A lot of startups in the San Francisco Bay Area claim that they’re planning to transform the world. San-Francisco-based, Elon Musk-founded OpenAI has a stronger claim than most: It wants to build artificial general intelligence (AGI), an AI system that has, like humans, the capacity to reason across different domains and apply its skills to unfamiliar problems.

Today, it announced a billion dollar partnership with Microsoft to fund its work — the latest sign that AGI research is leaving the domain of science fiction and entering the realm of serious research.

“We believe that the creation of beneficial AGI will be the most important technological development in human history, with the potential to shape the trajectory of humanity,” Greg Brockman, chief technology officer of OpenAI, said in a press release today.

Existing AI systems beat humans at lots of narrow tasks — chess, Go, Starcraft, image generation — and they’re catching up to humans at others, like translation and news reporting. But an artificial general intelligence would be one system with the capacity to surpass us at all of those things. Enthusiasts argue that it would enable centuries of technological advances to arrive, effectively, all at once — transforming medicine, food production, green technologies, and everything else in sight.

Others warn that, if poorly designed, it could be a catastrophe for humans in a few different ways. A sufficiently advanced AI could pursue a goal that we hadn’t intended — a recipe for catastrophe. It could turn out unexpectedly impossible to correct once running. Or it could be maliciously used by a small group of people to harm others. Or it could just make the rich richer and leave the rest of humanity even further in the dust.

Getting AGI right may be one of the most important challenges ahead for humanity. Microsoft’s billion dollar investment has the potential to push the frontiers forward for AI development, but to get AGI right, investors have to be willing to prioritize safety concerns that might slow commercial development.

A transformative technology with enormous potential benefits — and real risks

Some analysts have compared the development of AGI to the development of electricity. It’s not just one breakthrough; it enables countless other changes in the way we live our lives.

But the announcement also nods at the ways this could go wrong. OpenAI’s team working on the safety and policy implications of AGI has been unafraid to articulate ways that AGI could be a disaster rather than a boon.

“To accomplish our mission of ensuring that AGI (whether built by us or not) benefits all of humanity,” Brockman says in the release, “we’ll need to ensure that AGI is deployed safely and securely; that society is well-prepared for its implications; and that its economic upside is widely shared.”

Those are hard problems. Current AI systems are vulnerable to adversarial examples — inputs designed to confuse them — and more advanced systems might be, too. Current systems faithfully do what we tell them to do, even if it’s not exactly what we meant them to do.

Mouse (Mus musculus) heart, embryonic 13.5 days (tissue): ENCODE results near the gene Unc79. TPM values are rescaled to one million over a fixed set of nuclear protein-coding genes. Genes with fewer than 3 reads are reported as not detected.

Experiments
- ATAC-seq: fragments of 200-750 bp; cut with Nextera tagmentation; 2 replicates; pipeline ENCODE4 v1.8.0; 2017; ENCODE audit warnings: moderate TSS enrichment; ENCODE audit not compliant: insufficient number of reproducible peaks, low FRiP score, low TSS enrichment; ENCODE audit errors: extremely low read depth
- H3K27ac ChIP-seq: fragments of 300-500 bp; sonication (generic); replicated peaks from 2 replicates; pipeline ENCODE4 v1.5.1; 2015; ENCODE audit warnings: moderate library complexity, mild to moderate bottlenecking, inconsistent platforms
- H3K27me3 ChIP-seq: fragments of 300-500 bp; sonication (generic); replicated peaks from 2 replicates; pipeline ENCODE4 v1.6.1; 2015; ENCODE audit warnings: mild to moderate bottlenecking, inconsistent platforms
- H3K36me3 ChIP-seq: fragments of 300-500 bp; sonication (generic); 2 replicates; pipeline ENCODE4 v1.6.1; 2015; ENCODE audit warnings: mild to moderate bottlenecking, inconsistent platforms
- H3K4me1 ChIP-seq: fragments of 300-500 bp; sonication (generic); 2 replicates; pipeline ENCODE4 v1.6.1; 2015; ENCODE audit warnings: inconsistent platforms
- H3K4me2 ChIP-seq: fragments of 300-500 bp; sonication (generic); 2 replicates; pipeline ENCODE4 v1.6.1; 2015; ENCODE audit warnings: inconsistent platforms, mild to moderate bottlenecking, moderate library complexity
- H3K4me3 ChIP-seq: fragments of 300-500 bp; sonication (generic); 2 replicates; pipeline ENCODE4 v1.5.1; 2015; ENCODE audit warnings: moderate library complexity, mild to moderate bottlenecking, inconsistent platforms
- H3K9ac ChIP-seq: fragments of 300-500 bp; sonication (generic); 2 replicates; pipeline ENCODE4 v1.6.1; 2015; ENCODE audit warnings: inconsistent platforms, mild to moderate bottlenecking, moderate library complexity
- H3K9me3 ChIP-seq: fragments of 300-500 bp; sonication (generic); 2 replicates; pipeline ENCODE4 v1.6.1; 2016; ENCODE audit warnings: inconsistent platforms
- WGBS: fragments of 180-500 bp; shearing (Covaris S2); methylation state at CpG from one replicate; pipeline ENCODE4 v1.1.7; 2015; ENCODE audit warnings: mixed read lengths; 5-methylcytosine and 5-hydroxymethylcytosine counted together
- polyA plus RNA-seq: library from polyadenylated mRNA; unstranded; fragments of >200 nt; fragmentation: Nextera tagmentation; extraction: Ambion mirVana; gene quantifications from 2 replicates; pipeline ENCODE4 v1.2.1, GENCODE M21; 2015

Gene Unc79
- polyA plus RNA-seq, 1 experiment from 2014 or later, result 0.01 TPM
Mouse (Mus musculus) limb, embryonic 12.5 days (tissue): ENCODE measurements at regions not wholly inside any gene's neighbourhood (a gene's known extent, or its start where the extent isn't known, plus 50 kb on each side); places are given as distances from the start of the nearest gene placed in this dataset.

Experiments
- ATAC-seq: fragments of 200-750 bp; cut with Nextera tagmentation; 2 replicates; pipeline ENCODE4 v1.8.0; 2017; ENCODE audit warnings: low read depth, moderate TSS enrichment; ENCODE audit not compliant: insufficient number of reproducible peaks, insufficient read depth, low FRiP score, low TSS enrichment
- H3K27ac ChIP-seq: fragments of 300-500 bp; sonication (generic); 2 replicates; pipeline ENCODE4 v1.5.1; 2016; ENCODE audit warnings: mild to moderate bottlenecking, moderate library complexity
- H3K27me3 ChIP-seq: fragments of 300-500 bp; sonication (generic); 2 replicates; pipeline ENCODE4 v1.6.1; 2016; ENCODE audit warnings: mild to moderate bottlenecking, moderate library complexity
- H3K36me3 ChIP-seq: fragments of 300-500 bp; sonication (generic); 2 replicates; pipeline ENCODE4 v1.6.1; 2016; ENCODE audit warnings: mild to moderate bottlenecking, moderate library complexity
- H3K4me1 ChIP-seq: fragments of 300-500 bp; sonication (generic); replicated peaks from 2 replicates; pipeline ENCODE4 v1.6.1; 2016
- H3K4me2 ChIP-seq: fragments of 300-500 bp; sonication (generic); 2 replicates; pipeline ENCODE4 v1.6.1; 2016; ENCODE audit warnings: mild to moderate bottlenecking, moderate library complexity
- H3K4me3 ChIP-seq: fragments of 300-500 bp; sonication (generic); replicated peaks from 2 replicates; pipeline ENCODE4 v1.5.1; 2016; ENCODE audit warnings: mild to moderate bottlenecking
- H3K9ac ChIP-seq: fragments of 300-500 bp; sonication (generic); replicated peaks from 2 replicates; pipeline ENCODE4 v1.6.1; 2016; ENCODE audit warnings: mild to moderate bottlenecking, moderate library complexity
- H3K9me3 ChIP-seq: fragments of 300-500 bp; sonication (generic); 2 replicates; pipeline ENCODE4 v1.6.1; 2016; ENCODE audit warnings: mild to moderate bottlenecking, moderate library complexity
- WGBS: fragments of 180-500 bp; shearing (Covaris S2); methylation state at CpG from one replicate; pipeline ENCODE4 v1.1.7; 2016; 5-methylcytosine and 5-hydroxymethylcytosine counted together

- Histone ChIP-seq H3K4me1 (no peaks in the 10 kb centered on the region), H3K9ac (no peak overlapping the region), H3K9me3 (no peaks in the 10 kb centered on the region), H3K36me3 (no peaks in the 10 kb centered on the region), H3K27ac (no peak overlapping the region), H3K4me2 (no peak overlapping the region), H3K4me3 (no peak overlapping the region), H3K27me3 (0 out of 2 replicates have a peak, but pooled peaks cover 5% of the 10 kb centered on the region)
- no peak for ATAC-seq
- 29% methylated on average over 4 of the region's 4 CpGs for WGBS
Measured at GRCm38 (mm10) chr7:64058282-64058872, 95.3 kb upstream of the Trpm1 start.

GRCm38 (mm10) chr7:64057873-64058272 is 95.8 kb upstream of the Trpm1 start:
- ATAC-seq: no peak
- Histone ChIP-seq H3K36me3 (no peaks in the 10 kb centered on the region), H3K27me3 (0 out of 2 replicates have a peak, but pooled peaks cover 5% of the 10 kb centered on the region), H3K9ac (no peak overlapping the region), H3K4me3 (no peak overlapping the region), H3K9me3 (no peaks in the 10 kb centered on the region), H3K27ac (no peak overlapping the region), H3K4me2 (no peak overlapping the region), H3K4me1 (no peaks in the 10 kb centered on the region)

And there are some reasons to think advanced systems will have problems that current systems don’t. Some researchers have argued that an AGI system that appears to be performing well at a small scale might unexpectedly deteriorate in performance when it has more resources available to it, as the best route to achieving its goals changes. (You can imagine this by thinking about a company that follows the rules when it’s small and scrutinized, but cheats on them or lobbies to get them changed once it has enough clout to do so.)

Even AGI’s most enthusiastic proponents think there’s a lot of potential for things to go wrong — they just think the benefits of developing AGI are worth it. A success with AGI could let us address climate change, extreme poverty, pandemic diseases, and whatever new challenges are around the corner, by identifying promising new drugsoptimizing our power grid, and speeding up the rate at which we develop new technologies.

So how far away is AGI? Here, experts disagree. Some estimate that we’re only a decade away while others point out that there’s been optimism that AGI is just around the corner for a long time and it has never arrived.

The disagreements don’t fall along obvious lines. Some academics, such as MIT’s Max Tegmark, are among those predicting AI soon, while some key figures in industry, such as Facebook’s Yann LeCun, are among those who think it’s likely fairly distant. But they do agree that it’s possible and will happen someday, and that makes it one of the big open challenges of this century.

OpenAI shifted gears this year toward raising money from investors

Until this year, OpenAI was a nonprofit. (Musk, one of its founders, left the board in 2018, citing conflicts of interest with Tesla.) Earlier this year, that changed. Instead of a nonprofit, they announced they’ll operate from now on as a new kind of company called OpenAI LP (the LP stands for “limited partnership”).